The United Nations has declared October 11 as the International Day of the Girl Child, to focus attention on girls' empowerment and the fulfilment of their human rights. This year's observance targets education.
Around the world, girls are not only deprived of education, they are punished for seeking knowledge. The most famous case is that of Malala Yousafzai who was shot in the head one year ago by Pakistani Taliban for speaking out on the need to educate Pakistani girls. Malala survived, and is now a favorite for this year's Nobel Peace Prize.
But Malala's story is only one of many. In poor countries worldwide, as well as countries in conflict, girls are deprived of education more often than their brothers. Thirty million girls around the world are not in elementary school. In Nigeria, the sixth biggest oil producer in the world, many girls receive just six months of education over their entire lives.
But it's not all bad news -- and the International Day of the Girl Child celebrates good news, too. There are programs like Room to Read, which works across Asia and Africa to promote literacy and gender equality in education. In India, PACE Universal nurtures the education, health, and social development of girls in the one of the world's most impoverished regions.
Well, you may be thinking, there's no problem here. In the U.S. all girls have access to education, and girls even outnumber boys now in high school graduation rates and college enrollment. True enough. And there's no disputing that girls born in the U.S. have won the lottery of life compared to girls in poor and war-torn countries.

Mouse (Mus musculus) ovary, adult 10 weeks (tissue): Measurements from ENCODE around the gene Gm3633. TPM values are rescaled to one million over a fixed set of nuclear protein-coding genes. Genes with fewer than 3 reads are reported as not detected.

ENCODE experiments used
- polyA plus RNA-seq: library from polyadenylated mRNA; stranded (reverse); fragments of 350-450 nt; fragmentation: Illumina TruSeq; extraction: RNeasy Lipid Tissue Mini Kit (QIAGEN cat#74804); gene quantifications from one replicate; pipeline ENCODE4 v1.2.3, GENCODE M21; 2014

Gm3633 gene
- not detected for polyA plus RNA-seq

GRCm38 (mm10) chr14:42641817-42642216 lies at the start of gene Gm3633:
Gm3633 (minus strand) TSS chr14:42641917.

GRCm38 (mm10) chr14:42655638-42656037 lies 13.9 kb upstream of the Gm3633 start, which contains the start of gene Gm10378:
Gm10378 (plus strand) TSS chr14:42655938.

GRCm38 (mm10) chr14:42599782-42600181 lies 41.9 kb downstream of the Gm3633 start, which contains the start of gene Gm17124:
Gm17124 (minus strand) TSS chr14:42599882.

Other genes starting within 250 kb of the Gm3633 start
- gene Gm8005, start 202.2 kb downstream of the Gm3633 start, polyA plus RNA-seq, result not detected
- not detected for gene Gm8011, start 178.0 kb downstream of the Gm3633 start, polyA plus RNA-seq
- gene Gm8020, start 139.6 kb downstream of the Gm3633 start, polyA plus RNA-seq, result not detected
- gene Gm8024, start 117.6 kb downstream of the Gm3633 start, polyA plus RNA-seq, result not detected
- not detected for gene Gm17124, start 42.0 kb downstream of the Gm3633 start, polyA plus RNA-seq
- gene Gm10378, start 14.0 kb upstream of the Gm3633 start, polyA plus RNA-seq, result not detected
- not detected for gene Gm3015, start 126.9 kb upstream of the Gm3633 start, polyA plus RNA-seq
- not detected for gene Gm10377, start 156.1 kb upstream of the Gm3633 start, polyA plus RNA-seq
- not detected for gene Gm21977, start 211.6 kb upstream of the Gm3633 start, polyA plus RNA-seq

But despite our prosperity and universal education, we still have work to do. Girls are lagging far behind in science, math, and technology enrollment. It's a gender gap our country can't afford, and some innovative programs at lower levels are trying to overcome it early.
Two programs doing just that are Coastal Studies for Girls, which introduces junior high girls to marine science, and Girls Who Code which works to educate and inspire high school girls to go into computer science. Both are nurturing the female technology leaders of tomorrow.
So that's the good news for this year's International Day of the Girl Child. If the world works together, maybe in another generation we won't have to have a special day, because girls worldwide will at last be getting the education -- and respect -- they deserve.Listen to the two minute radio commentary here:
A version of this blog originally appeared on The Broad Side
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